A friend asked me on Twitter if the recent debate about whether to embargo dissertations wasn't overblown, given it was prompted by a draft statement about giving students in some programs in one discipline a choice. Why all the fuss? I think the embargo debate, like the MOOC debate, has been about much more than dissertation licenses and the impact of MOOCs. These topics draw heat because they call on people’s assumptions, aspirations, anger, and anxieties about the future of academia. Which is to say our own futures.
A lot of claims and counterclaims have been made in the battle of #AHAgate, leaving us with some complex questions. Is the dissertation the author’s intellectual property, with all rights reserved, or does the university granting the degree have some claim on it? Or does ProQuest, or the world at large? What is scholarship worth and who decides? What choice do we have? Who is to blame?
That’s in addition to a lot of factual quibbles. Circle the right answer: Libraries do / do not avoid purchasing books based on open dissertations.Publishers do / do not reject book proposals based on open access dissertations. It’s a good thing / a disaster that my dissertation is open access.
Some claims are uninformed: “Of course access to dissertations should be free. That work was paid for by the public, so belongs to the public.” Um, no. If you got through your PhD without debt thanks to public funding, please don’t rub it in. It doesn't work that way for historians.
And then there’s “This is the 21st century!” No argument there, but so what? And “Dissertations are dreary, unreadable exercises in making mountains out of molehills and nobody wants to read them anyway.” That’s a silly, facile generalization.
The one that surprised me the most: “ProQuest (or the university) made me sign something, so I guess they own the copyright.” I'm pretty sure you hold the copyright and granted ProQuest (and/or possibly your institution) a non-exclusive license to do whatever that license says they can do. Some argue that forcing copyright holders to put their work online essentially renders their copyright unexploitable and so is the same as taking the copyright. That's debatable, but it's a decision made by the program involved. Though libraries often have a role to play, they don't make the rules, and sometimes arrangements for electronic deposit with ProQuest, including the language of the license, are made without the knowledge or input of the library.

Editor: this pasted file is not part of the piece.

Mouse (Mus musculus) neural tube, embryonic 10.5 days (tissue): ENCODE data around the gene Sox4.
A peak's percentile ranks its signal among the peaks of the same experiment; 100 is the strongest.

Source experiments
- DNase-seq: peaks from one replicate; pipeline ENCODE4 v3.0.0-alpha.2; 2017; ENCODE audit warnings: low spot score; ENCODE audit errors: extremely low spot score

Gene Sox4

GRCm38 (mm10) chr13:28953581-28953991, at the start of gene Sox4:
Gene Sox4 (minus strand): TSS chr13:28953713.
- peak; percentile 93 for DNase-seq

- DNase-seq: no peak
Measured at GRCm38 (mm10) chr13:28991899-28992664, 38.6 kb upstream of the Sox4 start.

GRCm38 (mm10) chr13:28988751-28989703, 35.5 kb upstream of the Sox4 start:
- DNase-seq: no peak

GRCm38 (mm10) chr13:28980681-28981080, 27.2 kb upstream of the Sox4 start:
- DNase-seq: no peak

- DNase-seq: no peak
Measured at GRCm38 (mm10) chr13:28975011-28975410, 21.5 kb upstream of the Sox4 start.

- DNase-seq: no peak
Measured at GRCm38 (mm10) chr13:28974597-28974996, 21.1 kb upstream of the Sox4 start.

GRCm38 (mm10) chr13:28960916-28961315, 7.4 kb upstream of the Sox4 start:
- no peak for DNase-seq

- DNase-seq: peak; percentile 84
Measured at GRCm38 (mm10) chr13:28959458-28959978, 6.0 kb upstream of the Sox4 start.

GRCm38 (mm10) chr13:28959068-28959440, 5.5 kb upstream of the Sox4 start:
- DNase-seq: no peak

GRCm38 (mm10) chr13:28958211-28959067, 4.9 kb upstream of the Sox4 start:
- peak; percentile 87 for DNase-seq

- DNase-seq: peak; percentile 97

Flip a Coin: Best or Worst of Times?
What we saw with #AHAgate is the agitated flipping of a two-sided coin. We have the ability to share information globally at far less expense and much more quickly than ever before. As Clay Shirky famously said, the internet allows us to do “big things for love.” As millions of people have pointed out since, that all depends on having an income that pays the rent and allows enough leisure time to go around loving big things. As the old revenue models for publishing have faltered and new sources of news and entertainment have absorbed audience attention, writing is looking a lot like internships: something that seems to open doors and provide meritocratic opportunity, but is more often unpaid labor that not everyone can afford. It could be labor donated for love, or as a kind of intellectual venture capital, an investment in branding. In any case, “free time” like love, has a bitter ring to it if you’re piecing together several part-time jobs but still are at or below the poverty line, as so many faculty are these days.